I get calls from people who, for various reasons, are not interested in serving as a personal representative in Florida probate, but who are very interested in knowing if someone else plans to serve in that capacity.
Say, for example, a deceased person owed you money. You might not want to undertake the burden of Florida probate yourself, but you would want to know if someone else is probating the estate so that you can submit a claim if the estate is opened in a Florida probate court.
Or suppose that you are concerned that a sneaky family member will attempt to probate an estate and make misrepresentations to the court. While you don’t want to serve as personal representative yourself, you do want to know if anything is filed with the Florida probate court so that you can be sure that everything is on the up-and-up.
How would you go about protecting yourself in these situations? The answer involves a process known as caveat. A caveat is a written notice that can be filed with a Florida probate court that requires the person filing the caveat, known as the caveator, to be notified if anything is filed in that case.
The Florida caveat procedure is found in Florida Statutes Section 731.10, which provides
Any interested person who is apprehensive that an estate, either testate or intestate, will be administered or that a will may be admitted to probate without that person’s knowledge may file a caveat with the court.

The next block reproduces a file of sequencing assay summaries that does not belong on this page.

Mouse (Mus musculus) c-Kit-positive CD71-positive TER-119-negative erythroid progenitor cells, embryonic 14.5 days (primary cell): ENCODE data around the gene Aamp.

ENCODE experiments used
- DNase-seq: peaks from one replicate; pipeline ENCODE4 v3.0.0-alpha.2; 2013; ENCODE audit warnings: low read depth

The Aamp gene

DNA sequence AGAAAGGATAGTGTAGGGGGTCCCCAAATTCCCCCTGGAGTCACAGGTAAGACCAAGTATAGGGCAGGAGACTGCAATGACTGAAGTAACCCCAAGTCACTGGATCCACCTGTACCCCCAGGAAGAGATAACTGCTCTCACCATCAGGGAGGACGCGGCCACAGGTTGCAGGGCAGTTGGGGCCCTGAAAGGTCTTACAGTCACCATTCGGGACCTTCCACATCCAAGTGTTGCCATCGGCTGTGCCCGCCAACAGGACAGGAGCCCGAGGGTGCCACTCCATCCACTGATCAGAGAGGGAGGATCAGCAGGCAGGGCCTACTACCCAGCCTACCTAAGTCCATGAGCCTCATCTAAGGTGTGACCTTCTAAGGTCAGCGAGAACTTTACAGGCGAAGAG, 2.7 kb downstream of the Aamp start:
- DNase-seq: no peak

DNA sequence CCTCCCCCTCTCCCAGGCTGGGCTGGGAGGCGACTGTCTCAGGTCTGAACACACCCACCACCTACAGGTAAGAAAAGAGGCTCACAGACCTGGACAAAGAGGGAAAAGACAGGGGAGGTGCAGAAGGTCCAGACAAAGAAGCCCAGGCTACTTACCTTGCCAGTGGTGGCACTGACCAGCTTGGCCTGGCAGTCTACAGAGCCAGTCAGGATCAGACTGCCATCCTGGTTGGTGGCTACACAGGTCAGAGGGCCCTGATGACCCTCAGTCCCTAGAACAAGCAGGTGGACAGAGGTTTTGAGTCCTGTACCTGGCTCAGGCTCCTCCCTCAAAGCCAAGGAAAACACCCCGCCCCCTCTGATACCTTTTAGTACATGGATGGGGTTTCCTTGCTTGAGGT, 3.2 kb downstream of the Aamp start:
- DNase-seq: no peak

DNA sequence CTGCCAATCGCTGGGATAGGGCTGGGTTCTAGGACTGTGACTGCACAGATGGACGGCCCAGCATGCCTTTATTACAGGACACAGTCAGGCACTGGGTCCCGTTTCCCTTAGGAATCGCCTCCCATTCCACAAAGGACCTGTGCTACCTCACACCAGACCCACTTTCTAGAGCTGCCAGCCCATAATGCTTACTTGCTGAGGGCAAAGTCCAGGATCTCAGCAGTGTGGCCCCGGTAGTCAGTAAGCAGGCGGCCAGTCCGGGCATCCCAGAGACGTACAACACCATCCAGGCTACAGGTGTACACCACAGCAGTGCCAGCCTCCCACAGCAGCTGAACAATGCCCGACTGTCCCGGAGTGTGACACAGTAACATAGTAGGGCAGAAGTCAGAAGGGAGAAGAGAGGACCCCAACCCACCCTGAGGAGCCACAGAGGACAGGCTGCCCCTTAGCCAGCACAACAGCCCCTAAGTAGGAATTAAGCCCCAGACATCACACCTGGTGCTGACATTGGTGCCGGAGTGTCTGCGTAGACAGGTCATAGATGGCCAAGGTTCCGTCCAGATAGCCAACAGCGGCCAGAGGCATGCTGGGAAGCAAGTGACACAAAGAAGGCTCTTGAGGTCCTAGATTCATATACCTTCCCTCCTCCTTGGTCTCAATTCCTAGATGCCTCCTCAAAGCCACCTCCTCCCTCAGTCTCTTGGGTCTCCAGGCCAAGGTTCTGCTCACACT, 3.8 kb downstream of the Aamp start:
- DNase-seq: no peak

The timing of the caveat depends on who is filing it. If a creditor is filing a caveat, it can only be filed after the decedent’s death. But anyone else can file a caveat at any time, either before or after a person’s death. But a caveat that is filed before a person’s death will expire in two years after the filing.
For example, a relative of a sick family member could file a caveat in the appropriate Florida probate court while the sick family member is still alive. If the sick family member dies within two years, the relative/caveator would be notified of any probate proceedings. But if more than two years pass after the filing of the caveat and the family member is still alive, the caveat would expire at the end of the two years.
If someone other than a creditor files the caveat, the court cannot admit the will to probate or appoint a personal representative without serving that person with notice. But if the caveator is a creditor, the clerk only needs to notify the creditor of the date that letters of administration are issued and the contact information of the personal representative.
If an out-of-state party wants to file a caveat, he must either (a) be represented by a Florida probate attorney who signs the caveat or (b) designate a Florida resident who lives in the county where the caveat is filed to serve as agent.